Panel discusses effects of Trump’s policies in the Valley

Journalists and educators talked about bringing the steel and coal industries back to the Youngstown area

Panel weighs in on the effects Trump's presidency will have in the Mahoning Valley.


YOUNGSTOWN, Ohio (WKBN) – The City Club of the Mahoning Valley held a discussion Monday night about how Donald Trump’s presidency will affect the region.

A panelist of journalists and educators joined the talk called “Elections Have Consequences.” They discussed the effects Trump’s policies will have on the economy, education and quality of life in the Youngstown area and Ohio.

Four of the panelists were journalists from across the state, including David Skolnick, the local political reporter from the Vindicator. The fifth was Dr. Paul Sracic, chair of Youngstown State’s Politics and International Relations department.

The first question asked was, “What will Trump do in his first 100 days as president?” Each panelist said that it was still unclear. In fact, that seemed to be the theme for most of their answers.

Panelists said Trump made several promises during his campaign that he’s already gone back on.

“He seems to have softened,” said Karen Kasler with the Ohio Statehouse News Bureau. “Now there’s parts of the Affordable Care Act that he might want to keep.”

Marilyn Geewax, senior business editor at National Public Radio, said there’s “a great deal of uncertainty.”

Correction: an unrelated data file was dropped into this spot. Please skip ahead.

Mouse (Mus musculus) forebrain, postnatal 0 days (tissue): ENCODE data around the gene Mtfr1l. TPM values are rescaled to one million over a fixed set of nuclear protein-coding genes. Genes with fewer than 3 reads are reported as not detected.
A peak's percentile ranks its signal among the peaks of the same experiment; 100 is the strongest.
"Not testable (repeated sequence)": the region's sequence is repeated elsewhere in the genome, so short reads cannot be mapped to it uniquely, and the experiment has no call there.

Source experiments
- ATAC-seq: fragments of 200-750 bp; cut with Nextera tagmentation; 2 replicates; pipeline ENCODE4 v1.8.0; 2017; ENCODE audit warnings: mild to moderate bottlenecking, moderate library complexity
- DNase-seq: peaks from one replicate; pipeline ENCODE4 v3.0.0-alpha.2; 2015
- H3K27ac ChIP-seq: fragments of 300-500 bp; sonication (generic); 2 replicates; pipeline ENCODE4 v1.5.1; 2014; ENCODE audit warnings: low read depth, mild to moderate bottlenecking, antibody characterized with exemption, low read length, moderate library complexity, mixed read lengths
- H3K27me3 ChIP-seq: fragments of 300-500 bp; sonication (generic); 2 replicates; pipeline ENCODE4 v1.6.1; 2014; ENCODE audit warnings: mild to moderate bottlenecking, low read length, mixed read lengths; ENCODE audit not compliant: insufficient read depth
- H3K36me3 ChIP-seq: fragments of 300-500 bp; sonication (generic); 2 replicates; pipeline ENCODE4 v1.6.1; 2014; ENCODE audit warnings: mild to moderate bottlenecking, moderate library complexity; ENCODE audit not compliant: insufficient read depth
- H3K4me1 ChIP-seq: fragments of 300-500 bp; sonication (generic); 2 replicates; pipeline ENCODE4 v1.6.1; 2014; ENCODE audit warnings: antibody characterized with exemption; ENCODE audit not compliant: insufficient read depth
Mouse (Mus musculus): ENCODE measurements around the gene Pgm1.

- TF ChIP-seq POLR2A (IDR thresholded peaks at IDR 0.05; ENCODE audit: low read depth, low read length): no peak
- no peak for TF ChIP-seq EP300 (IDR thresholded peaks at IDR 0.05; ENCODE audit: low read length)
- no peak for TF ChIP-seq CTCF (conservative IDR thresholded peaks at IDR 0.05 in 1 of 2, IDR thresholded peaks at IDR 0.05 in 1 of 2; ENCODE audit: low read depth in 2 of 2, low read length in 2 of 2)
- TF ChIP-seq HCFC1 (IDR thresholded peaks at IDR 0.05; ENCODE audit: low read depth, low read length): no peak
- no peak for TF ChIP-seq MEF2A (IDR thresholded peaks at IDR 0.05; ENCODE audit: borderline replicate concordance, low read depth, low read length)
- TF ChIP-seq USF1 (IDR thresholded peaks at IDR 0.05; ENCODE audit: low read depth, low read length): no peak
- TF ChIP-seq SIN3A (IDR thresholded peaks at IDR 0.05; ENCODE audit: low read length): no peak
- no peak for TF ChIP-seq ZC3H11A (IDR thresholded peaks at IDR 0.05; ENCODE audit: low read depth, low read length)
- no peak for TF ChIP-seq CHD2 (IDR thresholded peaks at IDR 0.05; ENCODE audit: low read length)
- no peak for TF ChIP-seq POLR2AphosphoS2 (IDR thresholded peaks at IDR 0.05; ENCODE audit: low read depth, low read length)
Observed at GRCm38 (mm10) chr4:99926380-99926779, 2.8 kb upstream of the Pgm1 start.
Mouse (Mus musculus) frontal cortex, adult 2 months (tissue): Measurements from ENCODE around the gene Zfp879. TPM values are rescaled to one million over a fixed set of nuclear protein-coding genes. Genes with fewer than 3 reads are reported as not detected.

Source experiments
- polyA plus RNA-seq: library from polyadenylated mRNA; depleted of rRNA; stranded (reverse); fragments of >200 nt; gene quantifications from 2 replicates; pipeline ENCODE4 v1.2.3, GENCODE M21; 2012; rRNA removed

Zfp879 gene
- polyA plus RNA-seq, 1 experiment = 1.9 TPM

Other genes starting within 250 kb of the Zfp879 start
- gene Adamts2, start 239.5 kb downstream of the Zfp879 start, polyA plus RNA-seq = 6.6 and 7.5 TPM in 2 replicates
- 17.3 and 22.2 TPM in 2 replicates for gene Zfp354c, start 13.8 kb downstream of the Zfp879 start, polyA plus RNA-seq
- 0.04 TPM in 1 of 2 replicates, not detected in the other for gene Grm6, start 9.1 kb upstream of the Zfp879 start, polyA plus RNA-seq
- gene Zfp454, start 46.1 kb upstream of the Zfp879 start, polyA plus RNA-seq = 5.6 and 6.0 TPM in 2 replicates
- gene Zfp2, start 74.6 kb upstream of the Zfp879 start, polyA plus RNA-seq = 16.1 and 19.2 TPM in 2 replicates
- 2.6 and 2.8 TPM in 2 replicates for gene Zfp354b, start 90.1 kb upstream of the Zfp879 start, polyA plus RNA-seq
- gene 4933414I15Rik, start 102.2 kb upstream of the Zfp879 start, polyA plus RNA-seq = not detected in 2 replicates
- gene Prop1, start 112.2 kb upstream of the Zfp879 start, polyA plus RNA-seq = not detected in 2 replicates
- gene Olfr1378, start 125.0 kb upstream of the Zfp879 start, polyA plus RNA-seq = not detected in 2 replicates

“It’s not clear yet what he will vote for because he’s never held office.”

They discussed the trade issues Trump promised to rescind, including the Trans-Pacific Partnership and the North American Free Trade Agreement, both of which he was against.

Also brought up was bringing the steel and coal industries back to the area. The panelists agreed that it depends on how Trump gets people to move back to the Rust Belt states.

Even so, Skolnick said the area will never return to its glory days of bringing hundreds of thousands of jobs.

“You need to have jobs, you need to have really good paying jobs to counterweight all of the people draining away from this region.”

They said getting people to move back will also keep Ohio strong in the elections.

“We lost electoral votes and we are on track to lose one more in 2020, so I think the influence in Ohio is decreasing with each passing census,” Skolnick said.

The panelists mentioned a couple of things to pay attention to, including Trump’s appointed cabinet positions, how he handles the Federal Reserve and how he handles consumer choice issues like the merging of major companies for trade.

Monday night, there was already fighting amongst Trump’s team members on those cabinet posts.

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